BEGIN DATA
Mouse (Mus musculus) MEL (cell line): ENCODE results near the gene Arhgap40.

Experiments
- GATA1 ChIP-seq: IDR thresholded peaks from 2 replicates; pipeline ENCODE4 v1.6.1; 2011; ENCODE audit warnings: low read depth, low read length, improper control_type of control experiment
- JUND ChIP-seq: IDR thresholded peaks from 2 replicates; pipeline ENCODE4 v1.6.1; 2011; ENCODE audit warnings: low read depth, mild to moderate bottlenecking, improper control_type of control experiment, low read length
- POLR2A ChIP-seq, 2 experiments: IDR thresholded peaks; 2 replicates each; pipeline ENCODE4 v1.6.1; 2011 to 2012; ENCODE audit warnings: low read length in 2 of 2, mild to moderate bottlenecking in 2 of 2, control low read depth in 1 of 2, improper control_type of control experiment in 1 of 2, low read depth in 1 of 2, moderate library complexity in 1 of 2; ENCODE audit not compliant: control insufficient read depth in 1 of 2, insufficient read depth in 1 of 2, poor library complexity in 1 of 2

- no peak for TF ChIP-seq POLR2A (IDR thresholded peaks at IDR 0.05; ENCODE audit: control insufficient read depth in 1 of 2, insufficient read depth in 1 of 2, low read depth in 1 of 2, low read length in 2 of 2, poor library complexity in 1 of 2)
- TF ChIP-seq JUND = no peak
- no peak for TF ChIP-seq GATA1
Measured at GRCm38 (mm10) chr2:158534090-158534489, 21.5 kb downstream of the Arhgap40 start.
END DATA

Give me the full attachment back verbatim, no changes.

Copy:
Mouse (Mus musculus) MEL (cell line): ENCODE results near the gene Arhgap40.

Experiments
- GATA1 ChIP-seq: IDR thresholded peaks from 2 replicates; pipeline ENCODE4 v1.6.1; 2011; ENCODE audit warnings: low read depth, low read length, improper control_type of control experiment
- JUND ChIP-seq: IDR thresholded peaks from 2 replicates; pipeline ENCODE4 v1.6.1; 2011; ENCODE audit warnings: low read depth, mild to moderate bottlenecking, improper control_type of control experiment, low read length
- POLR2A ChIP-seq, 2 experiments: IDR thresholded peaks; 2 replicates each; pipeline ENCODE4 v1.6.1; 2011 to 2012; ENCODE audit warnings: low read length in 2 of 2, mild to moderate bottlenecking in 2 of 2, control low read depth in 1 of 2, improper control_type of control experiment in 1 of 2, low read depth in 1 of 2, moderate library complexity in 1 of 2; ENCODE audit not compliant: control insufficient read depth in 1 of 2, insufficient read depth in 1 of 2, poor library complexity in 1 of 2

- no peak for TF ChIP-seq POLR2A (IDR thresholded peaks at IDR 0.05; ENCODE audit: control insufficient read depth in 1 of 2, insufficient read depth in 1 of 2, low read depth in 1 of 2, low read length in 2 of 2, poor library complexity in 1 of 2)
- TF ChIP-seq JUND = no peak
- no peak for TF ChIP-seq GATA1
Measured at GRCm38 (mm10) chr2:158534090-158534489, 21.5 kb downstream of the Arhgap40 start.